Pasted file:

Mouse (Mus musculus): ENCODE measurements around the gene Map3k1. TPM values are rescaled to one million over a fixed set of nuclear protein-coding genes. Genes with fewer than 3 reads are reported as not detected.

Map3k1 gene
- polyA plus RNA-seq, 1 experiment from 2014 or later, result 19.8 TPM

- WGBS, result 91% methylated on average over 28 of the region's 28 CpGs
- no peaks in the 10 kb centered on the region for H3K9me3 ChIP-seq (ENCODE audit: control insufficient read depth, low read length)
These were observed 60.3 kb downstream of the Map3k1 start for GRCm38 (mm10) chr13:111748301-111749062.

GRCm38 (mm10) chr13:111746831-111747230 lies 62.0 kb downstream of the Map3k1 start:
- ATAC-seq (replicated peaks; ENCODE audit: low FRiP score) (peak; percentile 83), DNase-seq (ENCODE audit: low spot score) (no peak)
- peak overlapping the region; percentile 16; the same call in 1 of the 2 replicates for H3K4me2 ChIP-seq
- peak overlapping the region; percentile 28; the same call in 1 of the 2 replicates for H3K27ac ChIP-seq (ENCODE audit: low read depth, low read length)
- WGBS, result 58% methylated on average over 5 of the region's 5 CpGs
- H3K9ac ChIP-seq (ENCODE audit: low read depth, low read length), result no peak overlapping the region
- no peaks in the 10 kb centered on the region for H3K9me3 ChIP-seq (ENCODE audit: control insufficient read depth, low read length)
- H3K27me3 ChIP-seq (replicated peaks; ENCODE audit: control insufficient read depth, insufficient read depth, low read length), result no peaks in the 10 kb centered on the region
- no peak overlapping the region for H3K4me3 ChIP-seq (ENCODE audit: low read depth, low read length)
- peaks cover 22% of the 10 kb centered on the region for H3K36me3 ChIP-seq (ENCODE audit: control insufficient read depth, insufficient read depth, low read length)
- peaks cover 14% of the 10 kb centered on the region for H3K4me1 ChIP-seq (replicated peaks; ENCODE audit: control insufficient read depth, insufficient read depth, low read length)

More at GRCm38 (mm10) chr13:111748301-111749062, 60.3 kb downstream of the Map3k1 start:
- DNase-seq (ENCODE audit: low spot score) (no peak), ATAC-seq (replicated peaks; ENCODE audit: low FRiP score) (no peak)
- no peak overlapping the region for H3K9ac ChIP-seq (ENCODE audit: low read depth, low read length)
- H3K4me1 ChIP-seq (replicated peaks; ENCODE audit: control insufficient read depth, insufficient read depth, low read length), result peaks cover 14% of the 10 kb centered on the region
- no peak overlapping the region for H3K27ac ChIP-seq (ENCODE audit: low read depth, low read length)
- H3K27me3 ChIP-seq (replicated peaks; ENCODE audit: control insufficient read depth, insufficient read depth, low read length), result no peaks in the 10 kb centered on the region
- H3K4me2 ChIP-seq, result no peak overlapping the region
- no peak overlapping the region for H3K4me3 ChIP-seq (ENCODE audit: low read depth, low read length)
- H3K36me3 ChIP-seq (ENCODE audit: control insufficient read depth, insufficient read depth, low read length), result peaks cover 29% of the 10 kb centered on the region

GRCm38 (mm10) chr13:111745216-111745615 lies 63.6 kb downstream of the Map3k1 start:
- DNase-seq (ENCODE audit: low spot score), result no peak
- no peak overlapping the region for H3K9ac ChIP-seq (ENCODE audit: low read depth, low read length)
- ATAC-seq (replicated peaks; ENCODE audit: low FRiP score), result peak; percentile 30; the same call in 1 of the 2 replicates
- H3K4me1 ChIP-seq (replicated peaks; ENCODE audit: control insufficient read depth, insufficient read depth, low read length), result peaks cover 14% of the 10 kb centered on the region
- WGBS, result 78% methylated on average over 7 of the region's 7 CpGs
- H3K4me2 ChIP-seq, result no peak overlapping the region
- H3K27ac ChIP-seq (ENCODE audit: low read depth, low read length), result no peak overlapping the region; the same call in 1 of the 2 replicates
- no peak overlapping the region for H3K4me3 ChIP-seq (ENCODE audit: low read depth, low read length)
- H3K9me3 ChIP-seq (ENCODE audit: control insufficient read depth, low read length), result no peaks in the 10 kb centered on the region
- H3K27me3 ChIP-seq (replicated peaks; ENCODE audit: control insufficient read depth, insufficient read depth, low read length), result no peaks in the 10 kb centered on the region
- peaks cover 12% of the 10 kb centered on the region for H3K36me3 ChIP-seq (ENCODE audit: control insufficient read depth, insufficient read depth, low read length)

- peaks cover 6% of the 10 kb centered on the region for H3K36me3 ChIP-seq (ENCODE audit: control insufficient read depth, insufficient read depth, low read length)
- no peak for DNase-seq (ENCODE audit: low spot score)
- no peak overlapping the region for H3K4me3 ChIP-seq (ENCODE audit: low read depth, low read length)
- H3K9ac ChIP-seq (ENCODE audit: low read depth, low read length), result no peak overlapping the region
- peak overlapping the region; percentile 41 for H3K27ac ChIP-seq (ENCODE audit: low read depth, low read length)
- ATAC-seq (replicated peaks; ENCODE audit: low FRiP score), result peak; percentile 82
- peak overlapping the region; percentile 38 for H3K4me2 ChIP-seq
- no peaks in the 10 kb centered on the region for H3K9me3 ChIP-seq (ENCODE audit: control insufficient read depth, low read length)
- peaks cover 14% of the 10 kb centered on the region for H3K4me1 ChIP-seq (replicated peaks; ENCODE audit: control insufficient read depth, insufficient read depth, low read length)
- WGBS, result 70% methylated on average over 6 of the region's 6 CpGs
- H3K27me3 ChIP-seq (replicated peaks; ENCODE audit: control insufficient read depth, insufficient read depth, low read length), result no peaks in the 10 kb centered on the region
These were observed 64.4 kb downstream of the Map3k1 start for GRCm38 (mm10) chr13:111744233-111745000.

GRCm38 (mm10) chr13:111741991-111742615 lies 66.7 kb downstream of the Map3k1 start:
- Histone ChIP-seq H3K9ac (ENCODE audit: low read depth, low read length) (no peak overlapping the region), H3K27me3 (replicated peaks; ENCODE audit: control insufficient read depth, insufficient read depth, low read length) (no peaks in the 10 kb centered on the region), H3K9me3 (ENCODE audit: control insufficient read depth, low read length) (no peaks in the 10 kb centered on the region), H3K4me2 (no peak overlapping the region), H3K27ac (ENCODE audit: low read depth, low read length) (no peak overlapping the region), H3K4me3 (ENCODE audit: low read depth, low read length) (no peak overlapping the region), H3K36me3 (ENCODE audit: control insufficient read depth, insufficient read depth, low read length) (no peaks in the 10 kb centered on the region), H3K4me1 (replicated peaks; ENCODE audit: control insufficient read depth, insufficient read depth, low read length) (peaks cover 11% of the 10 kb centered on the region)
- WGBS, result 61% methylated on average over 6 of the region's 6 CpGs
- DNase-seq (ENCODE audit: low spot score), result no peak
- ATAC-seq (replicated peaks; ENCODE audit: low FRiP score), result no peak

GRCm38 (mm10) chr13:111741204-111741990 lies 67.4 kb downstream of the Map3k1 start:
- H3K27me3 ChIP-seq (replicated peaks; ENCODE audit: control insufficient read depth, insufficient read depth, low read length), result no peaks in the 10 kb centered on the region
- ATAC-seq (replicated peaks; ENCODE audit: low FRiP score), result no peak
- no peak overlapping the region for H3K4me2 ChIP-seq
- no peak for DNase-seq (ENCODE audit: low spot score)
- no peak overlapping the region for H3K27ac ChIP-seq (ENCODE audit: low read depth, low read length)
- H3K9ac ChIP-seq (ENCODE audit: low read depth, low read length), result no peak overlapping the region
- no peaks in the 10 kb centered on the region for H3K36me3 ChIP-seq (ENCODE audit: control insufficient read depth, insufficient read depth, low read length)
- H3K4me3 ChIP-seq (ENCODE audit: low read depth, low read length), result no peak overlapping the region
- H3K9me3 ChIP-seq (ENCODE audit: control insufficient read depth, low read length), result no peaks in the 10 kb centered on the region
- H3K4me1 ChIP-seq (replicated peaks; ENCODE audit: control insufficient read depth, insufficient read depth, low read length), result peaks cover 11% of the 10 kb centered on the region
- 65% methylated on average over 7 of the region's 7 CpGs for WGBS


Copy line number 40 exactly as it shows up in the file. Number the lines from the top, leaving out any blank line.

- no peak for DNase-seq (ENCODE audit: low spot score)